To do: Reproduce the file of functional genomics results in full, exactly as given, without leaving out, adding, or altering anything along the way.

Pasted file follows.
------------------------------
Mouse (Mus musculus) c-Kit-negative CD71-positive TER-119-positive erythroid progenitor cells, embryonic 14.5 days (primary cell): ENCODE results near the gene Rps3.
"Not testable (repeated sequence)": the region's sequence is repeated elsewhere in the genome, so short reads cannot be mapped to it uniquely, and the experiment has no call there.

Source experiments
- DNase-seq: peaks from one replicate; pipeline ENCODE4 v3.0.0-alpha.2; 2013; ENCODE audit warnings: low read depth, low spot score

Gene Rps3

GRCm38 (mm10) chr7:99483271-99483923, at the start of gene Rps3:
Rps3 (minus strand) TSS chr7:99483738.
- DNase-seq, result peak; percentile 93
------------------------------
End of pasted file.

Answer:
Mouse (Mus musculus) c-Kit-negative CD71-positive TER-119-positive erythroid progenitor cells, embryonic 14.5 days (primary cell): ENCODE results near the gene Rps3.
"Not testable (repeated sequence)": the region's sequence is repeated elsewhere in the genome, so short reads cannot be mapped to it uniquely, and the experiment has no call there.

Source experiments
- DNase-seq: peaks from one replicate; pipeline ENCODE4 v3.0.0-alpha.2; 2013; ENCODE audit warnings: low read depth, low spot score

Gene Rps3

GRCm38 (mm10) chr7:99483271-99483923, at the start of gene Rps3:
Rps3 (minus strand) TSS chr7:99483738.
- DNase-seq, result peak; percentile 93